Vol. 5, No. 2
Medina claims Frances Folsom Cleveland, an official First Lady of the United States of America, as her own and in 1952 apparently tried to claim the First Lady of American Football as well. Henry Clune wrote in a September 16th edition of the Rochester Democrat & Chronicle that he “…expressed the opinion that the wife of the former famous University of Chicago coach, [Alonzo Stagg], had come from Medina.” Fred Tanner of Albion quickly pointed out that Clune was incorrect.[i]
Another football season has passed and there is no playoff football for fans of the Buffalo Bills. Instead, I received a rather interesting message from Daniel Hurley earlier this week highlighting an old newspaper clipping authored by County Historian Arden McAllister in the early 1970s. In this article, McAllister notes that he held in his possession “a picture of the Class of 1891 of Albion High School which includes a young woman he says may be perhaps the only unofficial woman football coach in history.” So instead of watching the Bills push for the Lombardi Trophy, a quick read about Orleans County’s connection to one of the greatest football pioneers will fill that void.… More
Vol. 5, No. 1
This photograph, taken September 25, 1926, shows the aftermath of a locomotive collision at Holley. Looking south on South Main Street, the Holley Electric building is pictured on the left. A few individuals are in the vicinity, including a young girl standing between the tall white fence and truck along the left side of the road. Upon closer inspection, a bicycle is lying on the curb near the railroad overpass, possibly left there by the girl.
At 3:33pm on September 24, 1926, an express train, Engine 3373, pulling 28 cars and two coaches departed the Fancher station on the New York Central Railroad. Meanwhile, Engine 485 operating at a local quarry just east of Holley was pulling two cars along a segment of track. According to reports following the accident, Engine 485 was switching cars near the Holley station located immediately west of the railroad overpass as the express train approached.… More
Vol. 4, No. 52
An article published last weekend in the Orleans Hub entitled “KKK meeting in Albion in 1925 included parade with 900 Klansmen” was met with mixed reactions and controversy, labeled as “glorifying” the organization or what it stood for. It seems that a follow-up piece is necessary for clarification.
In 1992, C.W. Lattin wrote an article on the same subject entitled “Ku Klux Klan Hold Picnic at Fairgrounds Labor Day,” taken from the headline that appeared in the Orleans Republican newspaper in 1925. Ray Cianfrini, an attorney in Oakfield and retired Genesee County legislator has also authored pieces on the same subject, presenting on the activities of the Ku Klux Klan in Genesee and Orleans counties. The study of these disturbing pieces of history demonstrates that all history is local and small, rural communities were not exempt from the type of racial, ethnic, social, and political turmoil experienced in other regions of the United States.… More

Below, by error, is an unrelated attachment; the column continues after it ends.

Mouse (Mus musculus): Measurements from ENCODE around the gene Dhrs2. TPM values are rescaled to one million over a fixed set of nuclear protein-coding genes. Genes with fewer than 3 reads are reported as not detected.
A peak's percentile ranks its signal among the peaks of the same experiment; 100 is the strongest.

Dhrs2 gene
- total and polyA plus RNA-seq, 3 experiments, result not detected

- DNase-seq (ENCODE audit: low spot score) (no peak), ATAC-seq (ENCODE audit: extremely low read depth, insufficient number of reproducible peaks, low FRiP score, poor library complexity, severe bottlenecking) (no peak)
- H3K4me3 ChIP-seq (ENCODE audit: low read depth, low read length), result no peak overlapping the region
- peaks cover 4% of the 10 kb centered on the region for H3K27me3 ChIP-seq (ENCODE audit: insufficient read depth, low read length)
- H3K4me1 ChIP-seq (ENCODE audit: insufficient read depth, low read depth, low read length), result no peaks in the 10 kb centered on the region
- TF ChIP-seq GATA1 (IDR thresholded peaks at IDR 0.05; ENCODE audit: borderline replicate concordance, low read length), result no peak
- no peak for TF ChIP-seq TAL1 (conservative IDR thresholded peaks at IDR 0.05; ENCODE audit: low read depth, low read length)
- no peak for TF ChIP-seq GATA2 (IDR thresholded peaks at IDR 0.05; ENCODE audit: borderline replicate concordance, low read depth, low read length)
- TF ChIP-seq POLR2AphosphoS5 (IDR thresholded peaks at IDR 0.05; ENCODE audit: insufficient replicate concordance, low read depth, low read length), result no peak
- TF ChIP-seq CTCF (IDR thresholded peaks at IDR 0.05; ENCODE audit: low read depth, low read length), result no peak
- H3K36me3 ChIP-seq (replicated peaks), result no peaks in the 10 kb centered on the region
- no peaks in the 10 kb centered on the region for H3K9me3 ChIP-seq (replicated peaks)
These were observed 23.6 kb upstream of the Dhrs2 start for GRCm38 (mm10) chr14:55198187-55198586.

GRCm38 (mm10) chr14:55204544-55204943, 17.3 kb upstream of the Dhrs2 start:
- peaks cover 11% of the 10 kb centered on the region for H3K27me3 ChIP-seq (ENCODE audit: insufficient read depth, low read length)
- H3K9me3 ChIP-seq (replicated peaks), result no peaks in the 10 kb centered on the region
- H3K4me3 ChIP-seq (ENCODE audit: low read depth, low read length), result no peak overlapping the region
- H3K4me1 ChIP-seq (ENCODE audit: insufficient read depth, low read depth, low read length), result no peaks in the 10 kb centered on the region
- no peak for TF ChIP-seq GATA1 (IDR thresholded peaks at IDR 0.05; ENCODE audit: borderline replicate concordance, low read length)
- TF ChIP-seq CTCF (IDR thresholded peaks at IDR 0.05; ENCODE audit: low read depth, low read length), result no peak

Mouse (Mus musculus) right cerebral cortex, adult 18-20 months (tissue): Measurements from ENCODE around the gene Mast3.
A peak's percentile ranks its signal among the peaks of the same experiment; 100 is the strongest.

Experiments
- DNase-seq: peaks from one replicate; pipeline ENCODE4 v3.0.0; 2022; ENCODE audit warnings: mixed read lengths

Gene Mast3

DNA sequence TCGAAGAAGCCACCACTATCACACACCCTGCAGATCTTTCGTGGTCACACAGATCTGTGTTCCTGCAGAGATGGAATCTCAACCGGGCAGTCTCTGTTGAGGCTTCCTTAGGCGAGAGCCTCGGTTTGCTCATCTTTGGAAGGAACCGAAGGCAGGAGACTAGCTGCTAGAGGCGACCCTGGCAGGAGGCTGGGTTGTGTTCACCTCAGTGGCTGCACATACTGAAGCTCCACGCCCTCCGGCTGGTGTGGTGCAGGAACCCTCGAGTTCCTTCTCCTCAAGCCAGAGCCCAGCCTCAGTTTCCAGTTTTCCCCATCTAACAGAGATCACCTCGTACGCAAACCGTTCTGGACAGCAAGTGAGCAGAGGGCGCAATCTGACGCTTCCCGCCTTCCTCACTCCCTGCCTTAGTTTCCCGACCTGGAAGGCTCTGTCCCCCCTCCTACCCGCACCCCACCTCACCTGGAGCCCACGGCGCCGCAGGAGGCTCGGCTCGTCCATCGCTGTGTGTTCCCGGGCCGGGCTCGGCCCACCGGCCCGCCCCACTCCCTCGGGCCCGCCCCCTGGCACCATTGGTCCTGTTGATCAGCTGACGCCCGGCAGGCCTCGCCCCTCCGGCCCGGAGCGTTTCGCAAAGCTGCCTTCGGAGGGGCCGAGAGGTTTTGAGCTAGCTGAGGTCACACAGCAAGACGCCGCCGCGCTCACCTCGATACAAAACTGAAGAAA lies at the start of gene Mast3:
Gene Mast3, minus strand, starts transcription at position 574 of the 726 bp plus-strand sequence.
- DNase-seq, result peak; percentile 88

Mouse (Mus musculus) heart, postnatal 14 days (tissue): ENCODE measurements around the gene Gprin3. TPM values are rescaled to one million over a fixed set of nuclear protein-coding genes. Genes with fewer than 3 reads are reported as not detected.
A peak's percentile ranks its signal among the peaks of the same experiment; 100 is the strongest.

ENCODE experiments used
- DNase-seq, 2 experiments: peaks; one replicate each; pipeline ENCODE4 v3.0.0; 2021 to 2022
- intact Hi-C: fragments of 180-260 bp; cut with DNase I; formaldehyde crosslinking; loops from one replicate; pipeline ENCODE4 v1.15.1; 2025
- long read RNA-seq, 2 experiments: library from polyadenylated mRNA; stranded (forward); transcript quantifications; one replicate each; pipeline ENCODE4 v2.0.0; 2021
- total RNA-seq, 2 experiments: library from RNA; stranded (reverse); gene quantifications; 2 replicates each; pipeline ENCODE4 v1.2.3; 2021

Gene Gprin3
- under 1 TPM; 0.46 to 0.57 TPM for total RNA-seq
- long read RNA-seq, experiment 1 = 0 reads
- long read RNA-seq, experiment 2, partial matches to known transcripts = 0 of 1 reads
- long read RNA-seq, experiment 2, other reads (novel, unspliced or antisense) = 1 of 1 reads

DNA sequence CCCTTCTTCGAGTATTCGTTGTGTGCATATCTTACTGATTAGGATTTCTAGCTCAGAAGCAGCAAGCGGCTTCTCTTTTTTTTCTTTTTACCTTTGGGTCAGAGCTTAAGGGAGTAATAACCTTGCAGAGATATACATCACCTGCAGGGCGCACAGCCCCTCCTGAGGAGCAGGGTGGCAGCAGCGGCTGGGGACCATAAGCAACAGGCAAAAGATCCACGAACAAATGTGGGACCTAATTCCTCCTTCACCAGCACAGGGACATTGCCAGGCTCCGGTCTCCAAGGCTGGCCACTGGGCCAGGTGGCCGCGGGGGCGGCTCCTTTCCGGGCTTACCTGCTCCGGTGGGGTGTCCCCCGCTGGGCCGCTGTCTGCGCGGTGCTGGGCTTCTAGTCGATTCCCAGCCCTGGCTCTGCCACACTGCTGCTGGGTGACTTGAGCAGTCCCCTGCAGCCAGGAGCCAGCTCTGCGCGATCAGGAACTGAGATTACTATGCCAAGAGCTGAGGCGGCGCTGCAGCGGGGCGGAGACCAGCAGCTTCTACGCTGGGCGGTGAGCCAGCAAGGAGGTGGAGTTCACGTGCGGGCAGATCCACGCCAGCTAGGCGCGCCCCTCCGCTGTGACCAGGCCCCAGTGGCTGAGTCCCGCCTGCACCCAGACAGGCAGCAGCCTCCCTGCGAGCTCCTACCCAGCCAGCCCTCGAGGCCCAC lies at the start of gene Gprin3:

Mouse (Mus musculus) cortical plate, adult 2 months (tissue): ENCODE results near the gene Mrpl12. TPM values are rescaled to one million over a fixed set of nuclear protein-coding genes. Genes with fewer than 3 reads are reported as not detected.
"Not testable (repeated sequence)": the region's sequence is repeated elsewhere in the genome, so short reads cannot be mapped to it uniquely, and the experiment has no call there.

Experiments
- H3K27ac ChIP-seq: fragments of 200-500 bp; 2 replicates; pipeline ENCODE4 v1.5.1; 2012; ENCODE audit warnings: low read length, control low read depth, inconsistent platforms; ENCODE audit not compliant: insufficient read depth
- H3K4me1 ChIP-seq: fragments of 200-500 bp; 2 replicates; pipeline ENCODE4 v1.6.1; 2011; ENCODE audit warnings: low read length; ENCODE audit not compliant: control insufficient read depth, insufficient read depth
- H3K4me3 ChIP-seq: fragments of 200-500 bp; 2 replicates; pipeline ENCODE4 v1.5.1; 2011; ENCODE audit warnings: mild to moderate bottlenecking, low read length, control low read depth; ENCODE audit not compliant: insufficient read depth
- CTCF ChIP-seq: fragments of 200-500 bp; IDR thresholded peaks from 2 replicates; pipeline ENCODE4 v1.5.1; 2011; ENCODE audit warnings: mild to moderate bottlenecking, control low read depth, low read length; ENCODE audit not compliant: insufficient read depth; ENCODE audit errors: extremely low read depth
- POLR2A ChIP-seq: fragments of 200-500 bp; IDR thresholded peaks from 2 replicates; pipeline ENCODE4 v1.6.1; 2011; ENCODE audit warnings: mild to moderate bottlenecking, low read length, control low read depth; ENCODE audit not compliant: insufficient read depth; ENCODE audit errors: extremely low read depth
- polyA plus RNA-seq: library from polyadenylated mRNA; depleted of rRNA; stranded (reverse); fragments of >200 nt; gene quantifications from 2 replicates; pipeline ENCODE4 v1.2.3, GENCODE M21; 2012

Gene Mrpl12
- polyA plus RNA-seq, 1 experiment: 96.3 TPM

Vol. 4, No. 51
This photograph, taken September 7, 1925, shows the Western New York Province 8 Klonverse held at the Orleans County Fairgrounds on the western end of the Village of Albion. The term klonverse is likely foreign to most readers, as it should be, since the term was used to describe a convention of the Knights of the Ku Klux Klan.
Pulled from a collection of negatives within the Department of History, the photograph shows a number of robed men intermingled with common folk at the conclusion of a parade through Albion. Papers throughout Western New York published news of the impending gathering, the Buffalo Evening News noting that this particular meeting was the first of its kind in Orleans County.
Chester Harding, president of the Orleans County Agricultural Society rented the fairgrounds to the Klan for $100 “…and considerable criticism [was] heard of the action,” and Hiram Wesley Evans, Imperial Wizard of the Knights of the Ku Klux Klan from Atlanta, Georgia, was scheduled to headline the festivities.… More
Vol. 4, No. 50
The Christmas season is upon us and it is customary to write a piece about Charlie Howard, his Santa Claus School, or Christmas Park. If I had the privilege of sitting on Howard’s lap, what would I ask for? Simple answer; historic preservation.
Unfortunately, our history is marred by poor decisions even though we make some of those decisions with the best intentions. The protection of our historic treasurers is perhaps the best representation of this. Material culture serves a valuable purpose in the process of interpreting the past. Void of any physical representation of past cultures, we would lose all ability to understand the lives of those who lived without a voice.
Historic preservation is one of the four basic functions of the municipal historian; preservation of documents, records, diaries, ephemera, and photographs, but also the preservation of structures deemed important to the history of our communities.… More